How far will "Star Wars" go?
The film is expected to gross $175 million to more than $200 million in the U.S. and Canada in its opening weekend, according to people who have seen prerelease audience surveys. And many analysts say it could break the record for the biggest domestic opening ever, which was set in June by "Jurassic World." That Universal Pictures sequel grossed nearly $209 million in its initial weekend.
"I would be very, very surprised if it came in below $175 million," said Bruce Nash, president of film industry research firm Nash Information Services. "But it's an interesting question because the really huge weekends have been during the summer. We are talking about something that is just such a huge outlier from a [typical] December release."
The five largest North American debuts of all-time have occurred during the summer months. The record for the biggest December opening of all time is held by "The Hobbit: An Unexpected Journey," which debuted at $84.6 million in 2012.
There are distractions competing for consumers' attention in December, to be sure. Many people are likely to be wrapping up their holiday shopping during the weekend the "Star Wars" film opens. Others could be contending with inclement weather or traveling. And, fewer than 20% of schools are out for holiday break on the day the film premieres, said Dave Hollis, Burbank-based Disney's head of distribution.
"We will measure success by the total run, when we are months and months from December, looking back on what we expect to be a fantastic film experience … and something that has hopefully delivered on and exceeded the expectations of not only 'Star Wars' fans but moviegoers everywhere," he said.
Early ticket sales for the film, which will be shown in 3-D and on Imax screens, are buoying expectations for a record-breaking weekend.
The hoped-for blockbuster has already racked up more than $50 million in advance domestic ticket sales, a record for the industry, according to people familiar with the movie's performance. (Not all the advance sales are for screenings during the first weekend.) That number is sure to increase as Disney ramps up its promotional campaign in the weeks before the debut.
"The Force Awakens" should be a capstone for what is widely anticipated to be a record year for the North American cinema industry, which is expected to end 2015 with more than $11 billion in box office receipts. The "Star Wars" sequel officially launches in the U.S. on Dec. 18, but it will begin its run the night before.
It is not yet clear how many movie theater screens will be showing "The Force Awakens," but the film is expected to play in more than 4,000 theater locations.
One positive sign for the space saga are the details that have emerged from the prerelease audience surveys. They show that "The Force Awakens" is generating high levels of interest among males and females, under and above age 25. That makes for a prime example of what the movie industry calls a "four-quadrant" film. Interest is slightly higher among men than women.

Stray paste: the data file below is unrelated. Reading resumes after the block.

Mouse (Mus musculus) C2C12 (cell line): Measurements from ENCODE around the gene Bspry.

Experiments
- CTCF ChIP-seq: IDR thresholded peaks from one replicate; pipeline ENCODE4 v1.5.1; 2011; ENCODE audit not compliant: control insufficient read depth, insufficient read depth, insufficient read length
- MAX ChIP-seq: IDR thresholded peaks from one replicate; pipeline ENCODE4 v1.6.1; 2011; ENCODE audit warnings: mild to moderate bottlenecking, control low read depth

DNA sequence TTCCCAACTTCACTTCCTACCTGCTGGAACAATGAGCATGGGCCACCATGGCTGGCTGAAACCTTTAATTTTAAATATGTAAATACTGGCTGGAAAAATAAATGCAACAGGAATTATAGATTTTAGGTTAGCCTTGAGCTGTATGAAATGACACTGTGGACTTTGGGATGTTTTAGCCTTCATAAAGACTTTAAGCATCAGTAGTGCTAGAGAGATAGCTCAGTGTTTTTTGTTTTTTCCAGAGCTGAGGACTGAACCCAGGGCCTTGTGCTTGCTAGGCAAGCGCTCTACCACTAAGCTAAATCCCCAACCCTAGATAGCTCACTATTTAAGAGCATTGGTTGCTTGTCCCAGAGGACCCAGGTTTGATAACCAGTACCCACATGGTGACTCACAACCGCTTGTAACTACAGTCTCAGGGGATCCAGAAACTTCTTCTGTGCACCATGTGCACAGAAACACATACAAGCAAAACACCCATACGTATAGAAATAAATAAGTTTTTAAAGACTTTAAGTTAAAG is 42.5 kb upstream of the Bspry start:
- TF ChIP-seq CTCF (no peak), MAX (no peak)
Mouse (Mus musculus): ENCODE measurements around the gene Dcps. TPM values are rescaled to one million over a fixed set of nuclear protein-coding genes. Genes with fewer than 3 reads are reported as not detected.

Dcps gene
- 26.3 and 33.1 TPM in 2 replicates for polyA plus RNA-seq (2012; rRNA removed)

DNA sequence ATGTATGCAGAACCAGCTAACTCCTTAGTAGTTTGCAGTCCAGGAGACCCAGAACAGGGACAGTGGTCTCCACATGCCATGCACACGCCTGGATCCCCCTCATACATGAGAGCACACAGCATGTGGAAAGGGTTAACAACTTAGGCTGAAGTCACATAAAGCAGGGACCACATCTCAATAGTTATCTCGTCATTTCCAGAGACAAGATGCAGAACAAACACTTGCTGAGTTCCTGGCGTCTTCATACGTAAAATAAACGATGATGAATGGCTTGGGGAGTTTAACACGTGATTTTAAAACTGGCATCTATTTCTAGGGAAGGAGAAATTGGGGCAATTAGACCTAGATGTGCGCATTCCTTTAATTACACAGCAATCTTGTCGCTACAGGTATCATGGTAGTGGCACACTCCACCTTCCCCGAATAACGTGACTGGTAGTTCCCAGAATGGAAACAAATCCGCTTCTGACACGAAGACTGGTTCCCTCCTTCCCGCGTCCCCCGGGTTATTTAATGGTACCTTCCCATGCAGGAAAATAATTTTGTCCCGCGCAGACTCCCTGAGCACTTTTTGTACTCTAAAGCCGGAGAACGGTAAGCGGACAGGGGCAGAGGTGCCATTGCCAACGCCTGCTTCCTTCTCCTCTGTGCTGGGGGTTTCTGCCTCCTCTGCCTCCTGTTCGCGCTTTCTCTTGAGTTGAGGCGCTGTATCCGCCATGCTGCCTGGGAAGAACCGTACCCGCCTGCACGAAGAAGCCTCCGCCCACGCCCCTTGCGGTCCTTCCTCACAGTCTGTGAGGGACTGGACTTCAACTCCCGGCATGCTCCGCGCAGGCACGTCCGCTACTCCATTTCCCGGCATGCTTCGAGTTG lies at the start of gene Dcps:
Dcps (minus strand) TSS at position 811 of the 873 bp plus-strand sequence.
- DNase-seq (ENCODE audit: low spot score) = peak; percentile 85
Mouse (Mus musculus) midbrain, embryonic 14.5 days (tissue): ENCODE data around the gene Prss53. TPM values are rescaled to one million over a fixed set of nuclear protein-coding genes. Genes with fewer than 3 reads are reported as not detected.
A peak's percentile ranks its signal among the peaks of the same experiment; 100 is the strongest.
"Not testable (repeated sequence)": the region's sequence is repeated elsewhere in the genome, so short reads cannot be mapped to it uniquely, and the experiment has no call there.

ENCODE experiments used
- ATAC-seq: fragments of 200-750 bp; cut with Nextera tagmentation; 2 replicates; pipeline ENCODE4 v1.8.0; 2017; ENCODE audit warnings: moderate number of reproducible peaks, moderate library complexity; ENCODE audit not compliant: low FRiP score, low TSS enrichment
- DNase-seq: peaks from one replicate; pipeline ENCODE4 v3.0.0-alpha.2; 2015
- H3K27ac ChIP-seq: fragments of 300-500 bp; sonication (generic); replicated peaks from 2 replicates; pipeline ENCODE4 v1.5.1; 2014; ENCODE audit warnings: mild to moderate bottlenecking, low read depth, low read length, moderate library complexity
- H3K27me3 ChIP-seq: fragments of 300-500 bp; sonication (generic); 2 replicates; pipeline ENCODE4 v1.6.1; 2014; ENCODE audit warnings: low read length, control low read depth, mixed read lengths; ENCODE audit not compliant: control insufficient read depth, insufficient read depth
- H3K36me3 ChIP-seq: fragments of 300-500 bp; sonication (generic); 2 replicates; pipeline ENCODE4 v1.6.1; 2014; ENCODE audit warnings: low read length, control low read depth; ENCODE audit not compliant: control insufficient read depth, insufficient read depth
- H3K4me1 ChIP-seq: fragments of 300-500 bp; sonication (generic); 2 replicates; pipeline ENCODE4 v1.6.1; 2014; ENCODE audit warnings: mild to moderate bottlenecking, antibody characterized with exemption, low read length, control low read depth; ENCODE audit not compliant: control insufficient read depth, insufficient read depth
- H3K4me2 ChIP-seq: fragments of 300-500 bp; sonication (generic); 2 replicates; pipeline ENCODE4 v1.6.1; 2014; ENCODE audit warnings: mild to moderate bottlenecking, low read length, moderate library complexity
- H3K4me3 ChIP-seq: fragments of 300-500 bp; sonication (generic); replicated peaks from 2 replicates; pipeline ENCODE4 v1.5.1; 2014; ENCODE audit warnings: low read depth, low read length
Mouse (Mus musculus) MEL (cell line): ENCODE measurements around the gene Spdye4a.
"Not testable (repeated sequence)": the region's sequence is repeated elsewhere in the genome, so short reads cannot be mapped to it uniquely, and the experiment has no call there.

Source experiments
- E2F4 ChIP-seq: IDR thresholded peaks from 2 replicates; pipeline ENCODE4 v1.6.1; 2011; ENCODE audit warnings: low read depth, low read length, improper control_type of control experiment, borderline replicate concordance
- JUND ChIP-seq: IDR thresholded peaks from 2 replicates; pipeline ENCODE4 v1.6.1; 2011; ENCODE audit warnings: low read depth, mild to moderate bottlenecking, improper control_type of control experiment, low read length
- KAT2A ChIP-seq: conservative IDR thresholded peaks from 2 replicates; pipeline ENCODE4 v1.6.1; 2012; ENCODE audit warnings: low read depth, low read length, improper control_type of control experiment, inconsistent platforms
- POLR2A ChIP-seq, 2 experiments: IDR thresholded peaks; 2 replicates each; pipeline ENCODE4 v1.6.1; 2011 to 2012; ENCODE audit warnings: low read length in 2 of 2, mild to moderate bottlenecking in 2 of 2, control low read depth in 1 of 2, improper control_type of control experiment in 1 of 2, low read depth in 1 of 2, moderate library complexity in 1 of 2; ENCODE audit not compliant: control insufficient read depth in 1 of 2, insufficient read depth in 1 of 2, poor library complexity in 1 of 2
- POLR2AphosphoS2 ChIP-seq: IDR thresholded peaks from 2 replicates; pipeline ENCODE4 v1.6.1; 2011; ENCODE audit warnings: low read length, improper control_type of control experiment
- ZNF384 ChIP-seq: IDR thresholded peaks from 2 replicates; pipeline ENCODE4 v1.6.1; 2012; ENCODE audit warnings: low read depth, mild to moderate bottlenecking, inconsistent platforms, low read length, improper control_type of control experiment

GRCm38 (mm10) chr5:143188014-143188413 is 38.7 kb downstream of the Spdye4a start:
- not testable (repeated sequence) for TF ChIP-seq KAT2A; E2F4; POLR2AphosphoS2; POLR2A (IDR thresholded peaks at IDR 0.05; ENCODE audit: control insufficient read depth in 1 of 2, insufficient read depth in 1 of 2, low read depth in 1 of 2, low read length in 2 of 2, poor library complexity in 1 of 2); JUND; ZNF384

The movie, which stars franchise newcomers John Boyega, Oscar Isaac and Daisy Ridley alongside veterans including Harrison Ford, is the first in the series made by Disney.
The entertainment juggernaut bought "Star Wars" producer Lucasfilm for $4.06 billion in 2012. It is also the first movie in the franchise in more than a decade, following "Star Wars Episode III: Revenge of the Sith," which was released in May 2005. That movie premiered to a domestic box office haul of $108 million and eventually brought in about $849 million globally.
The new film, directed by J.J. Abrams, is key to Disney's overall movie strategy because it is the first of multiple planned "Star Wars" pictures, including sequels and spinoffs. It also is expected to generate outsized returns in merchandising and other areas.
Hollis said he expects "The Force Awakens" to have a strong "multiple," meaning it could deliver big box-office returns for many weeks after its opening. He highlighted other December releases — "Avatar" and "Titanic" among them — that became blockbusters and tallied huge weekends well into the following year.
"The onus falls on [us] making a great film and we know we have something that is extraordinary," the Disney executive said. "From what we've seen so far with the very limited audiences who have seen it, the suggestion is there that there is going be great repeatability."
"I think it is going to have a lot of legs — I think you are going to see a very strong December and into January," JPMorgan analyst Alexia Quadrani said. "I think people will see it several times."
That sort of repeat viewing enabled "Titanic" and "Avatar" to become the two highest-grossing films of all-time. The latter picture from director James Cameron set the global box-office record — taking in $2.8 billion — but debuted to just $77 million domestically. That record could be in sight for the new "Star Wars" picture.
The international box office will be important to the film's overall performance. It opens worldwide virtually everywhere in December, except for China. During the month of December the Chinese government tends to block non-Chinese movies from theaters. "The Force Awakens" does not yet have a release date in that country.
"To say it is going to break the all-time record is a very lofty thing to say," Quadrani said. "But does it have a shot? Absolutely. This is a very, very passionate fan base."
Two movies are daring to open alongside "Star Wars." Universal's R-rated Tina Fey-Amy Poehler comedy "Sisters" could collect roughly $13 million over the weekend, while "Alvin and the Chipmunks: The Road Chip" from Fox is tracking at around $17 million.